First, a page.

Jean: Someone more expert than I might have a candidate for this comparison. I don’t think there is anyone who compares because the nature of the detective story has changed so much, and because I doubt anyone will come close to her huge output.
I do see influences, however. One is what we now call the “cozy mystery” – a set of writers who minimize the goriness of the crime and focus more heavily on solving the mystery but also provide more character development. Someone once said that in Agatha Christie, the representation of the crime itself is nothing more than a bloodstain left on the floor, so the cozies are in this tradition.
The other influence is the tradition brought to perfection in Miss Marple, a detective whom no one suspects of being involved and therefore one who can pick up clues where others couldn’t. This sort of detective, always an amateur, is also usually a feature of the cozy mystery. One of my favorites that fits this bill is Alan Bradley’s series (The Sweetness at the Bottom of the Pie is the first one) with a precocious child detective Flavia de Luce. No one suspects her as she solves crimes.
Jean calls herself an enthusiast rather than an expert, but certainly I learned a great deal from this crash course in mystery. I think my reading of Christie and other detective novels, crime novels, mysteries, and thrillers will be a bit richer for it. Jean is hoping to teach a continuing education course on the topic sometime in the near future, and I bet the mystery enthusiasts of Howard County will thoroughly enjoy it.
Books aren’t for just reading. They’re for taking off the shelf, stacking, rearranging, and creating. (Click on the photo for a clearer and prettier view.)
back when we were grown ups
we stood on such a full sea
to count the waves
blessing the boats
and we journeyed to the center of the universe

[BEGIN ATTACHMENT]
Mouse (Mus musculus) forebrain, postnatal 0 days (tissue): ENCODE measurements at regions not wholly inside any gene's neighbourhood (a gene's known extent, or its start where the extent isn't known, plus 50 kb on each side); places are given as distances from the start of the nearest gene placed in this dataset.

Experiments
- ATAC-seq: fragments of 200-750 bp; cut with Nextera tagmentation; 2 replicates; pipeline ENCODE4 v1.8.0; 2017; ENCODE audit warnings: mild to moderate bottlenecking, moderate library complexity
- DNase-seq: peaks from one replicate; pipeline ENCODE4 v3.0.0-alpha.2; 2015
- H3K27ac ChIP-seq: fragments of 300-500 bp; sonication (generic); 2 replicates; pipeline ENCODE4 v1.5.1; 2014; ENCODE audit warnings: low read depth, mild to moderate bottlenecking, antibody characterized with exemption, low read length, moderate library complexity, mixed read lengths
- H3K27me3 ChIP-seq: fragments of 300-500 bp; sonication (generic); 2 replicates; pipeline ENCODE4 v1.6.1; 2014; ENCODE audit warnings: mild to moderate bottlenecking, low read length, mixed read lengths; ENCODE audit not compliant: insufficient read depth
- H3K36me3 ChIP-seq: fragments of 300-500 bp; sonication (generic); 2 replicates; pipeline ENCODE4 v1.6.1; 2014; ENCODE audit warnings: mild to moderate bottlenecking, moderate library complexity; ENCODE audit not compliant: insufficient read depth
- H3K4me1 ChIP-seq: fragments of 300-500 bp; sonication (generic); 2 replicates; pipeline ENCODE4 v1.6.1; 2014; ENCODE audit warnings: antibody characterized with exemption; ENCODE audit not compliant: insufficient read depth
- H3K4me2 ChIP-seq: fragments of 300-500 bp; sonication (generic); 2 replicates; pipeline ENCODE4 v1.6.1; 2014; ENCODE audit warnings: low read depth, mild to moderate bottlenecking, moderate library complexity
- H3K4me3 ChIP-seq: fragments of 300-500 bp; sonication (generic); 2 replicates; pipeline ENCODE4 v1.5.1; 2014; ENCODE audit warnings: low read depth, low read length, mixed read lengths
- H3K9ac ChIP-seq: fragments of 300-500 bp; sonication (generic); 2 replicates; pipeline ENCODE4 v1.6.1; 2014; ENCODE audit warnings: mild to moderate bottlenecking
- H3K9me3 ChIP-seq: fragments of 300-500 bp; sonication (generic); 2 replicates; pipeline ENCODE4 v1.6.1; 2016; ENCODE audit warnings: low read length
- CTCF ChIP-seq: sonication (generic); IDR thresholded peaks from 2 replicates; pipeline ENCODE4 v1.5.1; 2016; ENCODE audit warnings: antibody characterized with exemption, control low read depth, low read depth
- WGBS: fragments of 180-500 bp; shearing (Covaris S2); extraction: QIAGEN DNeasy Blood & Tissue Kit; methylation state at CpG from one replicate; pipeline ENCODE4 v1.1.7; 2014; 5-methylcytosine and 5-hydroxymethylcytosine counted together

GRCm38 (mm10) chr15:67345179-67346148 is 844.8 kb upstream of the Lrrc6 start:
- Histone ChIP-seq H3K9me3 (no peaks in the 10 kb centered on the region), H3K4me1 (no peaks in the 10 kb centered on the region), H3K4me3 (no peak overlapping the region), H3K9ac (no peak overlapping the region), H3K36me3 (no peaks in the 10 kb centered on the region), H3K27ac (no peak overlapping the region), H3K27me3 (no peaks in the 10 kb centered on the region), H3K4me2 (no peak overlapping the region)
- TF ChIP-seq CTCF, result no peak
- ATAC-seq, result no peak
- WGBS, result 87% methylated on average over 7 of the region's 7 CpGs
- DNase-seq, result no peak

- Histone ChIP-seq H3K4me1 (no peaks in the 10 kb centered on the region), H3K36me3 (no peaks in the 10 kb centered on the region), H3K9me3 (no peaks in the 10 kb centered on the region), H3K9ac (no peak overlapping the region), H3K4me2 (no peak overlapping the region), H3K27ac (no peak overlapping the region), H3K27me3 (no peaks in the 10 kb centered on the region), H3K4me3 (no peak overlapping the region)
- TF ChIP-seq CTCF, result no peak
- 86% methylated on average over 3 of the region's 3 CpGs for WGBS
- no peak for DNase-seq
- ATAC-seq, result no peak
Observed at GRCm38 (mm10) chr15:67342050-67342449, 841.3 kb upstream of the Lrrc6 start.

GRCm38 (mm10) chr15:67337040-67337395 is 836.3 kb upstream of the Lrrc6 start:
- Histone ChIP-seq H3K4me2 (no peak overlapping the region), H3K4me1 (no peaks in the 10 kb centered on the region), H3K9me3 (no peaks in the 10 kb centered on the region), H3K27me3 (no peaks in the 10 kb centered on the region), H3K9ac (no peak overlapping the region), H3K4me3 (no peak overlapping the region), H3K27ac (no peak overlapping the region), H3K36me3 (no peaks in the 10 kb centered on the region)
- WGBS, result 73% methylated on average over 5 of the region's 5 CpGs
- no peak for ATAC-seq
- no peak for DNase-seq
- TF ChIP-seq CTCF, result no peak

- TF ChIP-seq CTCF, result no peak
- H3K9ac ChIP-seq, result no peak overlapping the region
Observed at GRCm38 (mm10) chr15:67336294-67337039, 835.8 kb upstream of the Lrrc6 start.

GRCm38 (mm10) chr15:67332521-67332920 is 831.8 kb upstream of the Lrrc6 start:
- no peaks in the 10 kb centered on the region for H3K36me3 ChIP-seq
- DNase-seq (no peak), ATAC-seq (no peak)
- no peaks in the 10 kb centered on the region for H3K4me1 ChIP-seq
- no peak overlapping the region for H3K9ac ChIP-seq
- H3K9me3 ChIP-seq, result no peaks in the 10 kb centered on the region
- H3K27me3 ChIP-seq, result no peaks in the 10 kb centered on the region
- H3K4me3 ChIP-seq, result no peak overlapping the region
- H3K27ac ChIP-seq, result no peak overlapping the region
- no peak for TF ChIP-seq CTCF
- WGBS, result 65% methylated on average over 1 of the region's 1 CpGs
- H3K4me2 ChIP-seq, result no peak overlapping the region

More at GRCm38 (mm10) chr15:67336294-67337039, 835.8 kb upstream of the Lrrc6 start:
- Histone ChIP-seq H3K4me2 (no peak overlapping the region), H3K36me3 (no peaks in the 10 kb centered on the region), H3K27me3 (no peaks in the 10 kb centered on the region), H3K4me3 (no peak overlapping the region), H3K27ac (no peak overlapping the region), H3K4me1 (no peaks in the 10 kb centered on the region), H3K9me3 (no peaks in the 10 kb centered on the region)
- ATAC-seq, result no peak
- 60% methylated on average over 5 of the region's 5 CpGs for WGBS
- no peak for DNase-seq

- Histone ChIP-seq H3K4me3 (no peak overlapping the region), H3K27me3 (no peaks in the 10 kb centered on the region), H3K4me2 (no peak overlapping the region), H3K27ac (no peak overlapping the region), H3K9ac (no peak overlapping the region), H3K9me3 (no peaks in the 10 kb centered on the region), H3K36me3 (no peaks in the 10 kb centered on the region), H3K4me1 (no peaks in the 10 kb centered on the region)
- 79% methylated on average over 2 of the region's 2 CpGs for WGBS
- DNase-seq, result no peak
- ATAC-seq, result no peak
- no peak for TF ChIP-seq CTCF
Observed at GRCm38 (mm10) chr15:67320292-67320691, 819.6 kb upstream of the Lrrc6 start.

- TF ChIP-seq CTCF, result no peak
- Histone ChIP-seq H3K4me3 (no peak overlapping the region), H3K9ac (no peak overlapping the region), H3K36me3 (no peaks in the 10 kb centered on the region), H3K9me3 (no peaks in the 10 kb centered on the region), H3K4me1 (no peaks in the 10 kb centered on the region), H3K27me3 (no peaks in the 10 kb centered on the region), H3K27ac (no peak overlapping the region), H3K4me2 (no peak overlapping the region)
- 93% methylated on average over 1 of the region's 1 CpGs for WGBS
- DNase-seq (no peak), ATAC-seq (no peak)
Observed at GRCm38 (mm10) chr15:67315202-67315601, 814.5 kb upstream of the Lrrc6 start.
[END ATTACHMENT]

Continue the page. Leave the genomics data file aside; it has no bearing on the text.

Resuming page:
to find a room of one’s own
under the tuscan sun
or where the sidewalk ends
under the unbearable lightness of being
things fall apart
for everything that rises must converge
but the spirit catches you and you fall down
with your crooked little heart
the things they carried
under the warmth of other suns:
the secret history
of fates and furies –
and so now you know when the men are gone
Now, your turn.
For thirty-five years the HOward COunty POetry and LITerature SOciety (HoCoPoLitSo) has awarded book prizes to the winners of its All County Writing Contest, and recognized students nominated by their teachers for Promise and Achievement in Language Arts. To foster lifelong reading and a love of literature, HoCoPoLitSo presents book awards with personalized bookplates. The tradition continued this year as HoCoPoLitSo board members made presentations at all Howard County public high school senior award assemblies and the Homewood Center.
Books were presented to eleven creative writing winners: Nadine Eloseily (Centennial), Angelina Zater (Howard), and Kasmita Mirani (Glenelg) in the personal essay category; Christian Salazar (Oakland Mills) Ben Yodzis (Hammond), Alexa Marquis (River Hill), Erin Hill (River Hill) and Lawrence Qiu (River Hill) in the short story category; and Xin He (River Hill), Kasmita Mirani (Glenelg) and Kiara Bell (Oakland Mills) in the poetry category. This year’s judges were Sama Bellomo, rehabilitation technologist; Joelle Biele, poet and editor, Patricia Van Amburg, poet and professor, Howard Community College; and Nsikan Akpan, HoCoPoLitSo board member and Former Promise and Achievement in Language Arts Award Winner.
In addition, twenty-four students were chosen by their English Departments to receive HoCoPoLitSo’s Promise and Achievement Award in Language Arts. The honorees were: Amanda Etcheberrigaray, Connor Gallant (Atholton), Jessie Kwon, Teresa Whittemore (Centennial), Tiffany Nguyen, Zoe Read (Glenelg), Emily Carter, Matthew Sinnott (Hammond), Mia Dubin, Emilee Melton (Homewood Center), Hunter Hensley, Rachel Walter (Howard), Naomi Yang, Theo Yang (Long Reach), Devon Carberry, Grace Yi (Marriotts Ridge), Casey Kindall, Cory Weller (Mt. Hebron), Kiara Bell (Oakland Mills), Joseph Smith, Marya Topina (Reservoir), Alexa Marquis (River Hill), Yazunat Guta, and Sara Shemali, (Wilde Lake).